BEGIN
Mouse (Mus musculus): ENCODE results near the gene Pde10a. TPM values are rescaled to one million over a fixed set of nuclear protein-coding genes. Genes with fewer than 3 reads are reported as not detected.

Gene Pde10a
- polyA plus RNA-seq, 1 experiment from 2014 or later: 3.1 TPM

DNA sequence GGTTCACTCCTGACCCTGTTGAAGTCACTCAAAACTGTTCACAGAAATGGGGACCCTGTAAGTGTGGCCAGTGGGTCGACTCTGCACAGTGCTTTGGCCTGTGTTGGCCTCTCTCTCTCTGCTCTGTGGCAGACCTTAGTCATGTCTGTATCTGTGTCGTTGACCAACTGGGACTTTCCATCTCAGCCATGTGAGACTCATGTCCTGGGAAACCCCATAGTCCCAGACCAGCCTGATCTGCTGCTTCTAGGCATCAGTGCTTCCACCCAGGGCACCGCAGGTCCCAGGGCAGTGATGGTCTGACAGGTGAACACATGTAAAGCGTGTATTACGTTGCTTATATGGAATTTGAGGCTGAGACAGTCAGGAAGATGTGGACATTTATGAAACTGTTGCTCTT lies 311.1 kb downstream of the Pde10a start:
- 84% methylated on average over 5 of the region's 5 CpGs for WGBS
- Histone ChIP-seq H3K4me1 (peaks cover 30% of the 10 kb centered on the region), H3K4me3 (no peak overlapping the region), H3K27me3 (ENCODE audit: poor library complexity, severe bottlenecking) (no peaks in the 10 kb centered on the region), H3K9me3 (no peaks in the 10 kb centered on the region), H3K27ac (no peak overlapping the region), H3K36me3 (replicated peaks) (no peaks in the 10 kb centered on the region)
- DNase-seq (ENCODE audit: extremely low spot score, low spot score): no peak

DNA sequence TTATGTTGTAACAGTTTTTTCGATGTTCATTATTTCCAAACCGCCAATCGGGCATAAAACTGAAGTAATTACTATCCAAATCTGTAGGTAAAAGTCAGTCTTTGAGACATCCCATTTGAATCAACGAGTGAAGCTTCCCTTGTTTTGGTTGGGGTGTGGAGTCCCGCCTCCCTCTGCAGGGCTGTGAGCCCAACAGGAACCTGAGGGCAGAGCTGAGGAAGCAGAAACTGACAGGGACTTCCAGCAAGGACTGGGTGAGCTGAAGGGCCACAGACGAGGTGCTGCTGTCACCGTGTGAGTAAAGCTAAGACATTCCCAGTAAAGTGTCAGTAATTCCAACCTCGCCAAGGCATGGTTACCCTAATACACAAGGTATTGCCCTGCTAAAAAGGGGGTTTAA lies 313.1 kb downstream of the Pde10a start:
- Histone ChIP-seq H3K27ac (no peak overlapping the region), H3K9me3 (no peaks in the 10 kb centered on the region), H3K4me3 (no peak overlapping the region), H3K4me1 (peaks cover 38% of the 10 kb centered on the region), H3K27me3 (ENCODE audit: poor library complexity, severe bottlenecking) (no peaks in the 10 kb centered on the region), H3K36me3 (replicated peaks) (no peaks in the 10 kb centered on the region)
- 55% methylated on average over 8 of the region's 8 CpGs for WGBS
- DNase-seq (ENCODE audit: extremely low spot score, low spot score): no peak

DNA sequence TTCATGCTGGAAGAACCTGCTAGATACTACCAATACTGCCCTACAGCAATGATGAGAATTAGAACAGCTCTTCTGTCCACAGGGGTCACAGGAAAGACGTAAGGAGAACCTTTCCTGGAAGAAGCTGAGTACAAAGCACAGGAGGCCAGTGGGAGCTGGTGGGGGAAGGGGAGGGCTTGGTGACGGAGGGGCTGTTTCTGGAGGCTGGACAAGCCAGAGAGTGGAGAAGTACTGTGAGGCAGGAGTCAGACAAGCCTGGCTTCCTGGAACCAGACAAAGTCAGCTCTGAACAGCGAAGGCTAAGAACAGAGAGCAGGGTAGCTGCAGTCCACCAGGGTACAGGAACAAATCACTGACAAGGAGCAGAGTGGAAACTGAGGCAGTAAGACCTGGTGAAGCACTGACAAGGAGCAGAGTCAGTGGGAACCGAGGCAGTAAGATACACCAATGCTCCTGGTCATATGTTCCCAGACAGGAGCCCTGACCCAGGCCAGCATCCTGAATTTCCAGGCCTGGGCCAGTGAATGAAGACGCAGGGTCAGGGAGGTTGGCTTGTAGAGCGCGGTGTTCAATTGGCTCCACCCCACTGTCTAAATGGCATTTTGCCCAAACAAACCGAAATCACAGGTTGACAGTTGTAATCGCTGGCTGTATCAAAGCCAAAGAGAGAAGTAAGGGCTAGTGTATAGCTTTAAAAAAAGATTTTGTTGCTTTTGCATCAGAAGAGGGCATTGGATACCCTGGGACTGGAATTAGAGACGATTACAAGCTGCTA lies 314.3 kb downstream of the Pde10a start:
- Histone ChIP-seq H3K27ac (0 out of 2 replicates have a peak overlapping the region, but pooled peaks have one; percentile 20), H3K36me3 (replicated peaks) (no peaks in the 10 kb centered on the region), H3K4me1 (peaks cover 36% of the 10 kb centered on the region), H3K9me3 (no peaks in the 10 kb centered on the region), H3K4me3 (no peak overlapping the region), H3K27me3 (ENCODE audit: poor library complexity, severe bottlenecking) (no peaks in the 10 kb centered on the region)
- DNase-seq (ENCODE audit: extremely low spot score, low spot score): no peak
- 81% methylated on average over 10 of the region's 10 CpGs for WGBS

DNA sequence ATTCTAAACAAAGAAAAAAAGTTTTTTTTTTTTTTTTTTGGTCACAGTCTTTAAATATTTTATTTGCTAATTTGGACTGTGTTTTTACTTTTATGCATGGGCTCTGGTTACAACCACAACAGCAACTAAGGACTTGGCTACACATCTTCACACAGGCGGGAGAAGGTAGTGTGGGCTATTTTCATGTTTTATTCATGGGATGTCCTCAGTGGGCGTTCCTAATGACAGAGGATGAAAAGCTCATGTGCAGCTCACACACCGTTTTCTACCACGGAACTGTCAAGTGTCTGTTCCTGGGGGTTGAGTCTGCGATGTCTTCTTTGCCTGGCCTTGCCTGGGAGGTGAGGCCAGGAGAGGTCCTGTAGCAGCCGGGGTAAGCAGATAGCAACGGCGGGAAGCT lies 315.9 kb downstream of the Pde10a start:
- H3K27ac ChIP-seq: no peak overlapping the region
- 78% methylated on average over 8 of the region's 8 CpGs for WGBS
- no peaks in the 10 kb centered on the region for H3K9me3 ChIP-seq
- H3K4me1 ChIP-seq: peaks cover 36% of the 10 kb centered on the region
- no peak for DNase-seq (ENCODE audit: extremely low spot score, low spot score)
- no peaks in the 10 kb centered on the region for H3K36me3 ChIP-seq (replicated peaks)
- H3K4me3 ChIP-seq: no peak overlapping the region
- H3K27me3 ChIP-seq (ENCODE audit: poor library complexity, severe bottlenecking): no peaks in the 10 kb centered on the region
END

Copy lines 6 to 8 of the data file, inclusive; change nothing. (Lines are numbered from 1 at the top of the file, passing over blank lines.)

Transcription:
- Histone ChIP-seq H3K4me1 (peaks cover 30% of the 10 kb centered on the region), H3K4me3 (no peak overlapping the region), H3K27me3 (ENCODE audit: poor library complexity, severe bottlenecking) (no peaks in the 10 kb centered on the region), H3K9me3 (no peaks in the 10 kb centered on the region), H3K27ac (no peak overlapping the region), H3K36me3 (replicated peaks) (no peaks in the 10 kb centered on the region)
- DNase-seq (ENCODE audit: extremely low spot score, low spot score): no peak

DNA sequence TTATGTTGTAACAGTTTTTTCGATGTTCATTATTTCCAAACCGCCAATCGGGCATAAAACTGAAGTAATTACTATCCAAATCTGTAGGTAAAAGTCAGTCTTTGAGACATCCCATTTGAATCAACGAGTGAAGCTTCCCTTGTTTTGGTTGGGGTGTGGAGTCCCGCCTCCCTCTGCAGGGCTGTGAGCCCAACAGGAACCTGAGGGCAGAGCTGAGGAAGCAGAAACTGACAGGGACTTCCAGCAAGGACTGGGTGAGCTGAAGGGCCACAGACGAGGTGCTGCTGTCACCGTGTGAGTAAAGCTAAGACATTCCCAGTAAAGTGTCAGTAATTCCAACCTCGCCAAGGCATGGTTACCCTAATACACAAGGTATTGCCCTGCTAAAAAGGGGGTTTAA lies 313.1 kb downstream of the Pde10a start: